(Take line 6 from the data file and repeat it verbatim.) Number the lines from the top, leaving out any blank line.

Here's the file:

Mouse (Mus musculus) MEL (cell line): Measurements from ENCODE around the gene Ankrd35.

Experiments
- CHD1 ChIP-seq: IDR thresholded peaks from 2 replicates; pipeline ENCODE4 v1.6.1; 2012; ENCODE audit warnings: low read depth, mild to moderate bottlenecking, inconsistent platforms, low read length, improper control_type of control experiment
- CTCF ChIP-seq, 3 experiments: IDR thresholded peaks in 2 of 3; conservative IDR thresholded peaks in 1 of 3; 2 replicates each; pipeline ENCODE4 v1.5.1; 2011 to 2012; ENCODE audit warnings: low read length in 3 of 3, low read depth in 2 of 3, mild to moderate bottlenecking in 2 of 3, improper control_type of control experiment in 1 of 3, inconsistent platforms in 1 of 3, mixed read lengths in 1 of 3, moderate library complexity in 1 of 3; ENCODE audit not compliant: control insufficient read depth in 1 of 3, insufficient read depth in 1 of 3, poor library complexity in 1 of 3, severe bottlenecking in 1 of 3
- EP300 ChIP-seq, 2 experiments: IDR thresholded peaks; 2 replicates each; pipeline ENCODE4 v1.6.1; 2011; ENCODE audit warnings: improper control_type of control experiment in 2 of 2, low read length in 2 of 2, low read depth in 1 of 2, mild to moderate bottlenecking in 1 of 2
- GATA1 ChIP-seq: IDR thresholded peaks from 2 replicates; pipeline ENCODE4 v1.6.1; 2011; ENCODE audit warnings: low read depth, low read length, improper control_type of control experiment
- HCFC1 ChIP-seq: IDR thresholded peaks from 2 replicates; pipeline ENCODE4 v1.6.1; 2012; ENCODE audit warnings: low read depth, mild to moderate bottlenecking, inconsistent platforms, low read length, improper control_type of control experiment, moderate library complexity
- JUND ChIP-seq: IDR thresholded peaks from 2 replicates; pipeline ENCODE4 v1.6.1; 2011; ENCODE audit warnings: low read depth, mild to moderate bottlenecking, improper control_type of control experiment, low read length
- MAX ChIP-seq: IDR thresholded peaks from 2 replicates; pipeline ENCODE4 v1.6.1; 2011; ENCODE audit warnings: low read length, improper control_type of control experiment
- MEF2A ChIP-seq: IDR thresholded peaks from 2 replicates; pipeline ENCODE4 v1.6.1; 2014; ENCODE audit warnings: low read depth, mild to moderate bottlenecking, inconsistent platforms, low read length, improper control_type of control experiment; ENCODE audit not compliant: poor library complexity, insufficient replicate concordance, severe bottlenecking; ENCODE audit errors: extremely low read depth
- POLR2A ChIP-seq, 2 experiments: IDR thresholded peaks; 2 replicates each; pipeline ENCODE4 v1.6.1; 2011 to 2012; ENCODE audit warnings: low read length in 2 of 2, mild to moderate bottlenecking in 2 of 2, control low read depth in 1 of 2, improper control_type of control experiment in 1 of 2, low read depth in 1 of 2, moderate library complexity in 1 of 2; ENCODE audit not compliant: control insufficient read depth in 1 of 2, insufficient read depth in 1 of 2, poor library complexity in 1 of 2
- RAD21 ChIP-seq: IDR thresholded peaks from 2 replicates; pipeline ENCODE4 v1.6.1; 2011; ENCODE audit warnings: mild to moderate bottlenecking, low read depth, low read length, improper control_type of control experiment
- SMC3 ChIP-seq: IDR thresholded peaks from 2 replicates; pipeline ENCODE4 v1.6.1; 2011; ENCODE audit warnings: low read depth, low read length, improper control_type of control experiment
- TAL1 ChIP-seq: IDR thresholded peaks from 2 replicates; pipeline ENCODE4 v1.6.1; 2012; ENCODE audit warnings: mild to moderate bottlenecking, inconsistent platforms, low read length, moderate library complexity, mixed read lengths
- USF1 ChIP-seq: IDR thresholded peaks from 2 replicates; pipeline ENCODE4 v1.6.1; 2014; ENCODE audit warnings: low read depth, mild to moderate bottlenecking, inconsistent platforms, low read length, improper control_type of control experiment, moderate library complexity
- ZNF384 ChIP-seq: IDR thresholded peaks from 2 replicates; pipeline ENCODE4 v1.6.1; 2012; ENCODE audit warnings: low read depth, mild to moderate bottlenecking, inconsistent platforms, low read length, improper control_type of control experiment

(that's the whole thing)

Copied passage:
- GATA1 ChIP-seq: IDR thresholded peaks from 2 replicates; pipeline ENCODE4 v1.6.1; 2011; ENCODE audit warnings: low read depth, low read length, improper control_type of control experiment